Intention and Commitments for 2022

Intention and Commitments for 2022
By Karen Hewitt (ze/hir/she/her)
Associate Director, Leadership Columbus

2021 was the most trying year of my life. It was also my most rewarding year personally and professionally.  My mind looks for understanding when there is such a dynamic disparity of emotion and lived experience.  As I have aged, I began to really lean into intention and commitment. As I started to write my commitments for 2022, I realized that some of 2021’s learnings were essential to process before I could commit to anything. In this article, I will share some of my most precious learnings from 2021 and also share my commitments for 2022.  

My writing and creative process is rooted in the practice of grounded theory. I look at what data exists and try to make an inductive sense of what is occurring.  The practice of grounded theory has allowed me to compile all my awareness and practices and compile them for you.  I want to share with you a few concepts, shared language, and an approach that I find extremely relevant moving into the new year.  In action, all of these concepts and this approach have truly amplified my relationships with people and consequently positively benefited my work and my aliveness as a whole. These concepts and this approach are the proverbial groundwork for my commitments for 2022. I hope they contribute to your life in a generative way as well. 

The Practice of Right Relationship:

The first concept is the idea of ‘right relationship’.  Sonya Renee Taylor and Adrienne Maree Brown discuss this in their works and vlogs and it is the crux of my work in diversity, equity, inclusion, accessibility and belonging.  Relationship is what is occurring between two people, a group, an organization with its constituents, a government with its people, etc. Right relationship is when there is a relationship that allows for support, empowerment, collaboration, calling in, calling out, feedback, and change.  There is an idea of reciprocity and mutual care in right relationship.  The only intent present is for both or all of us to thrive. Our values are aligned and we are in integrity, hopefully trying to advance ‘the people’ forward.  

When we are in right relationship, we are able to hold each other accountable to the altruistic higher good.  I believe not being in right relationship is the current cause for a lot of fractures in the world. When corruption is present, right relationship is nearly impossible. As an emergent strategist believer myself, I subscribe to the notion that sustainable change is possible, but only if we get in right relationship with ourselves, with our planet, with spirit (however you acknowledge), and with each other. Emergent strategy is based in love, possibility, transformation and sustainability. I choose daily to live in the practice of right relationship with myself and with those I am connected to. This practice is key in stating my intentions and honoring my commitments.  I am responsible for this practice and it allows for individual and collective accountability.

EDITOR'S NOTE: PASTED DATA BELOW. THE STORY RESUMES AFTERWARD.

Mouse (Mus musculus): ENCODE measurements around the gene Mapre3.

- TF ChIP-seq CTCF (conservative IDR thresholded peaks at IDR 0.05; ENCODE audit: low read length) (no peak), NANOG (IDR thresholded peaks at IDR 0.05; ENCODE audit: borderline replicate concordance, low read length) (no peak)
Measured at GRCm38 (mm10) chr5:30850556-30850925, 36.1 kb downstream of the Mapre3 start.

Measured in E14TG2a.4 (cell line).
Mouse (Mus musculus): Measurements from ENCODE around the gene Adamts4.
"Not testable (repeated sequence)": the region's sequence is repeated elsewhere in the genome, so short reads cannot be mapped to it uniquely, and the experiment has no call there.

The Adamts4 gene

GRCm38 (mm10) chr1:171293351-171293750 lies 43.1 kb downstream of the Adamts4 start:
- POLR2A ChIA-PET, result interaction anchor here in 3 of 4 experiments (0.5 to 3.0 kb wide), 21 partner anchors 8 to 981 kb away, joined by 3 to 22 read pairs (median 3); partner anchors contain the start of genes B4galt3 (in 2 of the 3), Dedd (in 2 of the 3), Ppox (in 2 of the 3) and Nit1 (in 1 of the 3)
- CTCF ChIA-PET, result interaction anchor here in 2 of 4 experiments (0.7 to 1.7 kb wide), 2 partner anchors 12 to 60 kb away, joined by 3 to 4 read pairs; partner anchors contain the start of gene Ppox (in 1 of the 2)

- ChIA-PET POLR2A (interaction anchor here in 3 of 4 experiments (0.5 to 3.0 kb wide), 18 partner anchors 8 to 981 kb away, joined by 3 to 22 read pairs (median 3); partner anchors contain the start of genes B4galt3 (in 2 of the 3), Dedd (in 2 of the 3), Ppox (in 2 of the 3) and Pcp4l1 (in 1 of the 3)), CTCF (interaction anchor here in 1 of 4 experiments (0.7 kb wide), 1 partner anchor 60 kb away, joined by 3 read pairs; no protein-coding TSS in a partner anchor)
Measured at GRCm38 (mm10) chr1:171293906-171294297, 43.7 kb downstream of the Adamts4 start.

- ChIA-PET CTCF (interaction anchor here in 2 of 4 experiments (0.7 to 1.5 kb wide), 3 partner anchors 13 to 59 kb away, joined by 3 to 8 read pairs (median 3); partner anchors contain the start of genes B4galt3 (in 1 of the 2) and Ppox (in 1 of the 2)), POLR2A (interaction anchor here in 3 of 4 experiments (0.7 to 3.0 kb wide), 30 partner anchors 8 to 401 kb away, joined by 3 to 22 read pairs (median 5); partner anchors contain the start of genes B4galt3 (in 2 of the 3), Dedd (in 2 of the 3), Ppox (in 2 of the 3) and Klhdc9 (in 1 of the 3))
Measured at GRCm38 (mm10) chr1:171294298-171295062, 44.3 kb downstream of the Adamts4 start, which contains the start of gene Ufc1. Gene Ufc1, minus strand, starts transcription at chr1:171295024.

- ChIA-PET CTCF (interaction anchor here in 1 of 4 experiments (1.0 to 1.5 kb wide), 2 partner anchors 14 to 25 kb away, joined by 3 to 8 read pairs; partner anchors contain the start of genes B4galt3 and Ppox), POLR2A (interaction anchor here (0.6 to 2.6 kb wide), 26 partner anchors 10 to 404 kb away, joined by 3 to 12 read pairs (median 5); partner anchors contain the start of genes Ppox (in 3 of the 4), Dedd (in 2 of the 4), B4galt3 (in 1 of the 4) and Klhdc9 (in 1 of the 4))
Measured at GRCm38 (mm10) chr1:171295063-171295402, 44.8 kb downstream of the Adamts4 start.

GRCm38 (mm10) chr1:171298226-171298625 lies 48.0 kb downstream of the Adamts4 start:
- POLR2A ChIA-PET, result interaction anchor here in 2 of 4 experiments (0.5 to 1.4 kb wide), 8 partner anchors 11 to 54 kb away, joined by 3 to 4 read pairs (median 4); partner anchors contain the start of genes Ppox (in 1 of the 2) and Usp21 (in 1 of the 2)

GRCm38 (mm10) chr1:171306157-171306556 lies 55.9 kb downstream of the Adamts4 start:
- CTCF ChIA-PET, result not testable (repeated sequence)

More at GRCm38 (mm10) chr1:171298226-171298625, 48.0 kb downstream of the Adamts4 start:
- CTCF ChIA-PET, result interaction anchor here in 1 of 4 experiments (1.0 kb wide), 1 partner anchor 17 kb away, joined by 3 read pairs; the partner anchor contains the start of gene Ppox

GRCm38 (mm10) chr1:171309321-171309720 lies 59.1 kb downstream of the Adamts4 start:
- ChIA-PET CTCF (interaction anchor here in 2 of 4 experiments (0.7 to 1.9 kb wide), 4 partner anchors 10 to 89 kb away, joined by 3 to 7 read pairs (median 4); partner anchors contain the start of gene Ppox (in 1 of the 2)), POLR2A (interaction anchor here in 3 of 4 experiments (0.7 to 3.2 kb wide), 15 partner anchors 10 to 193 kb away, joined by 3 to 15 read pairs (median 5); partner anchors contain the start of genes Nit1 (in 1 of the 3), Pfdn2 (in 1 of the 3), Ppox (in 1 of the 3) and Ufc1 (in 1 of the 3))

Understanding and Applying Boundaries

The next key concept is boundaries.  I promise this section will be brief and painful.  As children we are taught to share. We are told that if someone wants something that is in our possession, if they ask nicely, it is our responsibility to share. We are taught to be giving, kind, and fair and ultimately benevolent to those less fortunate. Unfortunately we are taught these concepts, even to the detriment of ourselves and our own wants and desires. The word boundaries is quite arguably the most used word of 2020 and 2021. If you have been socialized all your life as many of us have, boundaries are actually quite challenging, particularly given the varying family dynamics that we come from. This is where you first learn consent and if your boundaries are even respected in the first place before heading out into the world. The challenge with boundaries is becoming aware of what yours are and then implementing them unapologetically.  

Often when people implement boundaries, they find out a lot of things. They find out who is supportive and who is just there to gain something from them. They find out who will not support their newfound voice and independence. I am grateful for boundaries, they teach me to find and understand my inner voice and to honor it. Boundaries show me who in my life will respect and support me in times when I can not offer a service. Lastly, the boundary process asks me to create boundaries, knowing myself and what my needs are; and asks me to be accountable as well as hold others accountable to my boundaries. All of this under the positive assumption that my intent is health, community building and service. The conversation changes when the intent is corrupt.  

The reason I discuss boundaries is because this is a form of self care that we often don’t discuss thoroughly. It is important to know when various boundaries have been violated and we often don’t know they existed until they are violated. I am intentional about creating clear communication and expectations around my boundaries.  It is also our personal responsibility to regulate accountability around those boundaries within ourselves and with others. Understanding and applying my boundaries will play a significant role in being able to fulfill my commitments in 2022 and beyond. 

The Point of Loss ™ Framework

This brings me to my approach around Point of Loss™.  This is a grounded theory induction based on my work in diversity management. I have come to find that this approach works in all arenas of life and is incredibly applicable to relationships, work partnerships, and anywhere that relationship is involved.  This approach is represented visually by an inequality.  The Point of Loss™ or (PL) is the moment when you know a change has to occur.  Something has to shift.  This occurs when the impact (of whatever is occurring) is greater than the tolerance of harm.  The point of loss is a moment when awareness becomes prevalent and the cost of not doing something outweighs the cost of what doing something could mean.